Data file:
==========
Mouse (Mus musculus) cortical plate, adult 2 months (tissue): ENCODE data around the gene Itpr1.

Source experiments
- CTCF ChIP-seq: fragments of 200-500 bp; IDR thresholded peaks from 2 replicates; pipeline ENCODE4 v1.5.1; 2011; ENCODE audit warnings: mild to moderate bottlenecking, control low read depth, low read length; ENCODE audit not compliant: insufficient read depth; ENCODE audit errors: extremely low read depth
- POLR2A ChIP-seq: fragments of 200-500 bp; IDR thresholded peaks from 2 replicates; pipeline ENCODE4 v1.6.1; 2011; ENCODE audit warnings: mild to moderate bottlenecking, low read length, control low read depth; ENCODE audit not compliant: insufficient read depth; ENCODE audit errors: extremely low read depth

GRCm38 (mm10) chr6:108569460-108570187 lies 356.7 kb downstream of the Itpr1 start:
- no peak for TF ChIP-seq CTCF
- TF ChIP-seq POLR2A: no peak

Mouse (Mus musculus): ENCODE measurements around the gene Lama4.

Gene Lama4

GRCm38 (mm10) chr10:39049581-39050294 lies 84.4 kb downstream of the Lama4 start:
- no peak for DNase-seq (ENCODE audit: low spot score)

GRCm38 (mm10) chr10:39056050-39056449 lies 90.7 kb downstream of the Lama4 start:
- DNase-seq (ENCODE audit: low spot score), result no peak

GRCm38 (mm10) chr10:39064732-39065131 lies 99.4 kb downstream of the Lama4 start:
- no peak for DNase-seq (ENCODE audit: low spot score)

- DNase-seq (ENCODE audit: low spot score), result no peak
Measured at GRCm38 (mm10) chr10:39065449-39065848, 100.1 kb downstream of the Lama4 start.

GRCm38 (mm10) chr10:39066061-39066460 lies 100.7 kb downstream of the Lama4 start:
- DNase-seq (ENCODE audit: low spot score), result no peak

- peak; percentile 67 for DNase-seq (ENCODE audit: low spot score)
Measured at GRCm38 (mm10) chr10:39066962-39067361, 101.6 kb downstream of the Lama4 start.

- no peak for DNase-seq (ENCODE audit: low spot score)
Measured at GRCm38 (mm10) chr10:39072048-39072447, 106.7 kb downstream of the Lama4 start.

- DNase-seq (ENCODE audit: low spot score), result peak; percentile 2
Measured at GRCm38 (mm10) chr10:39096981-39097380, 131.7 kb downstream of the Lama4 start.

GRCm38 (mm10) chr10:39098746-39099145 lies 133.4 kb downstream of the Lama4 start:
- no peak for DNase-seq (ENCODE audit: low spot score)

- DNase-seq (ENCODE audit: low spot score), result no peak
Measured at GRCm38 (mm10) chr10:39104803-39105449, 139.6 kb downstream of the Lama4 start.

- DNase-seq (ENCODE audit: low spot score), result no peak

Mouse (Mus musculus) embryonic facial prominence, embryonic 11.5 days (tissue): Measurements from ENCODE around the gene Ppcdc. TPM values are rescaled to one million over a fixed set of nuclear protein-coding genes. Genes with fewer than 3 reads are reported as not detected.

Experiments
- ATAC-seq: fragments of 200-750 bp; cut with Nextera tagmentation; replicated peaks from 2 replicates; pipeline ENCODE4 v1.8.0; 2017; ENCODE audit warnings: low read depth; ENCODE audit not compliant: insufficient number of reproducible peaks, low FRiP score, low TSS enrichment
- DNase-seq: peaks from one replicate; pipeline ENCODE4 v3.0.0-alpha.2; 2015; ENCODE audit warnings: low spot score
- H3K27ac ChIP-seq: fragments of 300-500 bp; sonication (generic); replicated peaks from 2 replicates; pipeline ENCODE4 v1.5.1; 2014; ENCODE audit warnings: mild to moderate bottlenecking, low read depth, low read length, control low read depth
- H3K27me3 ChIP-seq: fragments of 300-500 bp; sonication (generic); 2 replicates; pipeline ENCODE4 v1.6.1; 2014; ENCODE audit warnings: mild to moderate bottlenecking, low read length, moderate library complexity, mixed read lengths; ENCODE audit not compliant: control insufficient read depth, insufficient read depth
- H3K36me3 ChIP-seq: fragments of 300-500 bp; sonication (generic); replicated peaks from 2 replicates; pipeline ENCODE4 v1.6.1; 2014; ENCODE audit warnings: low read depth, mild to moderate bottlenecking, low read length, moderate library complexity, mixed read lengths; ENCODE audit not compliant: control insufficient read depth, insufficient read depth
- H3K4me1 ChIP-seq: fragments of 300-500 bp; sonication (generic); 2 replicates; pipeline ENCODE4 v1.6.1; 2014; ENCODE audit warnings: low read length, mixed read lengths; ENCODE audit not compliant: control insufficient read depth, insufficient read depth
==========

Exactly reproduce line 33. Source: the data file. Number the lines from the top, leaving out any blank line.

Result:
- ATAC-seq: fragments of 200-750 bp; cut with Nextera tagmentation; replicated peaks from 2 replicates; pipeline ENCODE4 v1.8.0; 2017; ENCODE audit warnings: low read depth; ENCODE audit not compliant: insufficient number of reproducible peaks, low FRiP score, low TSS enrichment